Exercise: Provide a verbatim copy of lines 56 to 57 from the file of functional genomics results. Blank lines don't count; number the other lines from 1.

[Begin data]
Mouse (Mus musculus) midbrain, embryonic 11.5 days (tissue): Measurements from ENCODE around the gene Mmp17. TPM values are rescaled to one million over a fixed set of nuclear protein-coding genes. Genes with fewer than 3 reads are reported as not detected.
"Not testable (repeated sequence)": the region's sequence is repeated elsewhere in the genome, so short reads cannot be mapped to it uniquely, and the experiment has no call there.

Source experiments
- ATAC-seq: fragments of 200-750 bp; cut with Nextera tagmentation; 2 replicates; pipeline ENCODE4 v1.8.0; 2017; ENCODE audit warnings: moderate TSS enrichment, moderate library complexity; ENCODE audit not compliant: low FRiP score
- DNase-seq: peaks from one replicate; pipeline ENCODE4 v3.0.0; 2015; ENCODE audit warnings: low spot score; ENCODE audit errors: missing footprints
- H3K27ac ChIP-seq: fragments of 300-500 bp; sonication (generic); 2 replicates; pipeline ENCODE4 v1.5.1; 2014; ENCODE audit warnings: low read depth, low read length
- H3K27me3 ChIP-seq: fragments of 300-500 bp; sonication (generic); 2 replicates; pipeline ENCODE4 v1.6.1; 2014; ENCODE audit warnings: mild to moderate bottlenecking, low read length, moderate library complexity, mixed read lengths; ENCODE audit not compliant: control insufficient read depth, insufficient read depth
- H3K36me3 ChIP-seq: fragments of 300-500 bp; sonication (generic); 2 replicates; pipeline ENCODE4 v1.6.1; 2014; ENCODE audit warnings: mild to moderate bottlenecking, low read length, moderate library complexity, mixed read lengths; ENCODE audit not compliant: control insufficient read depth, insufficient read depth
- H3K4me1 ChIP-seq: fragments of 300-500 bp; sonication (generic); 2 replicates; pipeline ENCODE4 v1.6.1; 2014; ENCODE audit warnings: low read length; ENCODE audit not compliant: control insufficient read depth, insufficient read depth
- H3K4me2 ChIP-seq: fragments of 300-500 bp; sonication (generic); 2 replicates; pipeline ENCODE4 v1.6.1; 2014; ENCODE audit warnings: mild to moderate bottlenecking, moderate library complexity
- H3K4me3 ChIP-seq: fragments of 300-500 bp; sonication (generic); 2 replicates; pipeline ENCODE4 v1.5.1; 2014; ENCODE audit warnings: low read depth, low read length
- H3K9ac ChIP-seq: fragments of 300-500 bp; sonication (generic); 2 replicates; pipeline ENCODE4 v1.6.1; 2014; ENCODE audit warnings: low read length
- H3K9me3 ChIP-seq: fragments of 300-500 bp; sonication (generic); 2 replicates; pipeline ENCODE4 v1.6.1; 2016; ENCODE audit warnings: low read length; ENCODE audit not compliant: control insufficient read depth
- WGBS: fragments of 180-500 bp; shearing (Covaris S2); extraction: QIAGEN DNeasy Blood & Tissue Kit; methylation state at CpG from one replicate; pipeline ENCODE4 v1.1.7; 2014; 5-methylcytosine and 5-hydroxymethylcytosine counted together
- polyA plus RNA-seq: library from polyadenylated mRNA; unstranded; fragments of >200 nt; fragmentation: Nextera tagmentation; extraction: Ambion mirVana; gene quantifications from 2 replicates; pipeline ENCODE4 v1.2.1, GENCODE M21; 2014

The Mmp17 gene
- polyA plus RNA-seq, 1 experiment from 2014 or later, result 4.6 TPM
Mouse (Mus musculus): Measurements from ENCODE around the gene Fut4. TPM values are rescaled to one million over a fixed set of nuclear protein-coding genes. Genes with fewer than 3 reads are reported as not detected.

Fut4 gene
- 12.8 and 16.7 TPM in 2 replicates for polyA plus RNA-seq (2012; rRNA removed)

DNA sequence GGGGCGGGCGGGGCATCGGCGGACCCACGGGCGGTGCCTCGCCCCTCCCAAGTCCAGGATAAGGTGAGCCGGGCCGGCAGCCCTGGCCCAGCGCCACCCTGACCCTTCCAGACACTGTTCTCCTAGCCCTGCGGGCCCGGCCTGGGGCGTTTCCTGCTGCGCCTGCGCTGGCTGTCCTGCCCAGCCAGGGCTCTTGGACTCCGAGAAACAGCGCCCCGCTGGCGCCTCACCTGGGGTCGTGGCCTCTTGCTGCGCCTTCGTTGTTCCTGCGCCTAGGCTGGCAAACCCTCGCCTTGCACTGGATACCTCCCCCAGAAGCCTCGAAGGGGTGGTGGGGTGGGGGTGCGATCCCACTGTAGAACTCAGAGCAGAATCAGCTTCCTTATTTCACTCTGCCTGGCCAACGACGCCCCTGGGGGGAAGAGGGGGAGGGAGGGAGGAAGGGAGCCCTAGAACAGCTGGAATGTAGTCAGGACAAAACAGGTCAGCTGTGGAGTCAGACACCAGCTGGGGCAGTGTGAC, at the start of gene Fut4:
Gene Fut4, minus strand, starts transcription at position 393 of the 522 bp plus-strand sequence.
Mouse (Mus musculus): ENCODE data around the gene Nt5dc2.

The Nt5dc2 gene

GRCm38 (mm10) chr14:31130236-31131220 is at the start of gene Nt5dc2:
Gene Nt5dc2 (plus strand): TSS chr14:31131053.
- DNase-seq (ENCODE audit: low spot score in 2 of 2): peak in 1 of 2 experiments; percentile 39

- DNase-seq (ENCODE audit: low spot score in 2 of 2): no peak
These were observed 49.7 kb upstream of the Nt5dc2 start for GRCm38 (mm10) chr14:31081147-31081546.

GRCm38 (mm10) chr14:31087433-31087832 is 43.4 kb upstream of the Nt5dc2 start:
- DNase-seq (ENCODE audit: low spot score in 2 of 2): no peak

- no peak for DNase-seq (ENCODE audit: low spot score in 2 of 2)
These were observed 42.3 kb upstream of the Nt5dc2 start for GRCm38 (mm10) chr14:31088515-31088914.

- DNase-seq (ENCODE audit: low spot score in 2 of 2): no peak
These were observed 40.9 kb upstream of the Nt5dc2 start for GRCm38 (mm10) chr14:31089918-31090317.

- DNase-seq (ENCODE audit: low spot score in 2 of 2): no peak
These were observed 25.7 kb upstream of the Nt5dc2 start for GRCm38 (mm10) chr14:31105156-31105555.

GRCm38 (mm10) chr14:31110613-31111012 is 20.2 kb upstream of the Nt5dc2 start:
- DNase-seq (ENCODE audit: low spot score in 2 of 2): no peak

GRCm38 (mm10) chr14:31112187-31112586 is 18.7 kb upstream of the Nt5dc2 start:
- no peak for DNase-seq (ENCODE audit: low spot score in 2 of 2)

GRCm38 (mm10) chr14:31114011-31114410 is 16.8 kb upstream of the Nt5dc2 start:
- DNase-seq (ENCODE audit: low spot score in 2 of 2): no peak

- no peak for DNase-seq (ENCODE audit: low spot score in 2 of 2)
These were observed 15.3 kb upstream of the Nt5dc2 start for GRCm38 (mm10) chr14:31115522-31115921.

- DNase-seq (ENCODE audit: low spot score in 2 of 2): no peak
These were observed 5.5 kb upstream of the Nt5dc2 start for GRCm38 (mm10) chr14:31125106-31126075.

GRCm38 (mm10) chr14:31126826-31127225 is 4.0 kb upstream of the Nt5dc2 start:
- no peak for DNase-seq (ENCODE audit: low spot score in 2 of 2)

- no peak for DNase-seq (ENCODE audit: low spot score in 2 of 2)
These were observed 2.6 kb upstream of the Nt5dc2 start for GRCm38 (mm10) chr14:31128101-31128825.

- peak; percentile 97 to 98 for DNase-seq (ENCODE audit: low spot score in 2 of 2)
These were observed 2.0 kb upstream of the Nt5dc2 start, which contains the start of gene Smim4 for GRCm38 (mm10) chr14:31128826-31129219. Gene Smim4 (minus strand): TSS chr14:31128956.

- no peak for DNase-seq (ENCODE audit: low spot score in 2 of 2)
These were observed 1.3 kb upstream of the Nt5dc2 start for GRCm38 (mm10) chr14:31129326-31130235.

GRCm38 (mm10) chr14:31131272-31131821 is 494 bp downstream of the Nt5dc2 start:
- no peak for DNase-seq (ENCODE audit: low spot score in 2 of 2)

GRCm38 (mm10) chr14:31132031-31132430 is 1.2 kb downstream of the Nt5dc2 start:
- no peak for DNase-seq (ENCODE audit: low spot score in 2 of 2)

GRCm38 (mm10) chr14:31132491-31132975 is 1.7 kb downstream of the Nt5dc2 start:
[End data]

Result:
GRCm38 (mm10) chr14:31131272-31131821 is 494 bp downstream of the Nt5dc2 start:
- no peak for DNase-seq (ENCODE audit: low spot score in 2 of 2)